No Big Hit when the Federal Aid Runs Out
By Bob Pepalis, The Center Square
Montana taxpayers shouldn’t worry about the state’s budget once the influx of federal money runs out because of the approach state lawmakers took last session, according to a taxpayer advocacy group.
Revenue estimates by Montana’s Legislative Fiscal Division range from $181 million above forecasts to $956 million higher than set in the Legislature’s joint balance budget resolution passed in January 2021.
“How long does that surplus go on? Because most analysts here think it’s mainly driven by the federal stimulus money,” Bob Story, executive director of the Montana Taxpayers Association, told The Center Square.
Income and corporate taxes have also been a big a part of the state’s budget.
Individual income tax collections through the end of December were $114.2 million, which was 12.7% above the year-to-date collections in fiscal year 2021, the Legislative Fiscal Division report said.
Even without a surplus, Montana Gov. Greg Gianforte is expected to work on lowering income tax rates, something he accomplished in the last legislative session. In next year’s session, Story said he expects more legislation to further reduce rates, which would happen even without the big budget surplus.
“That was kind of one of his goals all along was to try to bring down, get back in line again with some of the surrounding states’ income tax rates,” he said.
Corporate income tax collections through the end of December were 29%, or $33.9 million above this time in fiscal year 2021, which was far above estimates.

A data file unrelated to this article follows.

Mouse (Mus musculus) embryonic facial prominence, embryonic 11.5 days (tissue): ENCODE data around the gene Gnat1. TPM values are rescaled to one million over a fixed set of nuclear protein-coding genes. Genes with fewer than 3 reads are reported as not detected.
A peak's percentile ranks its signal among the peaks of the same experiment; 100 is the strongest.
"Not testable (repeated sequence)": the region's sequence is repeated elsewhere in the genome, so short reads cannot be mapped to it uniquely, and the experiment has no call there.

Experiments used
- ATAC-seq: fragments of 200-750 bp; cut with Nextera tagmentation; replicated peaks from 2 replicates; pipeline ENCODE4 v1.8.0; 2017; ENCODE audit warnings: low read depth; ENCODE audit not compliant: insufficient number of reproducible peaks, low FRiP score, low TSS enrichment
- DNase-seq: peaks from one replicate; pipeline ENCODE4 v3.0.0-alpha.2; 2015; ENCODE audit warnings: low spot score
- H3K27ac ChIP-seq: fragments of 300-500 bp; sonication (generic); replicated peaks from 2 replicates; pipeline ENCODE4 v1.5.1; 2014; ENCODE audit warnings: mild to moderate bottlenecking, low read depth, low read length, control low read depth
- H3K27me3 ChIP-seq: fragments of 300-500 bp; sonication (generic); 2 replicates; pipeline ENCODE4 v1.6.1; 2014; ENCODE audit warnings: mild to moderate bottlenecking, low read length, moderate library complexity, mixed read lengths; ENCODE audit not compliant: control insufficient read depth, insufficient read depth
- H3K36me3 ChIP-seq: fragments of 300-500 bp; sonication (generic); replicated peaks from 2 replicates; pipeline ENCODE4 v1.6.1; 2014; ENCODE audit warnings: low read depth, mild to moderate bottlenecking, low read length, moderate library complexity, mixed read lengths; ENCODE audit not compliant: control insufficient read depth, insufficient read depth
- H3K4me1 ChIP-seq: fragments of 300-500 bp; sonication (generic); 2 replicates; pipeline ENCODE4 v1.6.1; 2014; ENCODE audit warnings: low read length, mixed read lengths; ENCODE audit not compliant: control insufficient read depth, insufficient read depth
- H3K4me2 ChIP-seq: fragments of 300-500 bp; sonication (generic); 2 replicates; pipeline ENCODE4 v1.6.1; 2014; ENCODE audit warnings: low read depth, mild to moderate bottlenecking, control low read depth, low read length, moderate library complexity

Coal, oil and gas tax revenues have been down a bit, but might be coming back up, Story said.
But federal stimulus funding during the pandemic has supported the state budget. The American Rescue Plan Act provided $2.7 billion to the state in 2021. The Coronavirus Aid, Relief and Economic Security (CARES) Act sent $1.25 billion to Montana and “CARES Act II” provided another $754 million in 2020.
“They did the best they were allowed to do to use it in existing programs where they could or use it … in one-time-only expenditure. So, and I don’t think there’ll be a big, big hit when the federal money finally runs out,” he said.
Montana received $14 billion total in federal funding in the past 18 months, according to Story. A lot of that has been driving the economy, along with a pickup in the tourism industry.
Whether the huge growth in revenue is something that will stay with us or it’s a bubble in the system, he said legislators are reluctant to use it to backfill local government revenue losses from property tax reductions.
All the federal money hasn’t been allocated or spent in Montana, Story said. A lot of it goes into infrastructure projects that will take several years to build, keeping the money churning in the system.
“Everyone’s in the same boat,” Story said. “There’s X amount of construction workers and equipment and supplies out there and every state is scrambling for them.”
A lot of the infrastructure projects funded with stimulus money will have trouble meeting the 2026 deadline. Congress may have to extend the deadline just to get projects that have been on the drawing board completed, he said.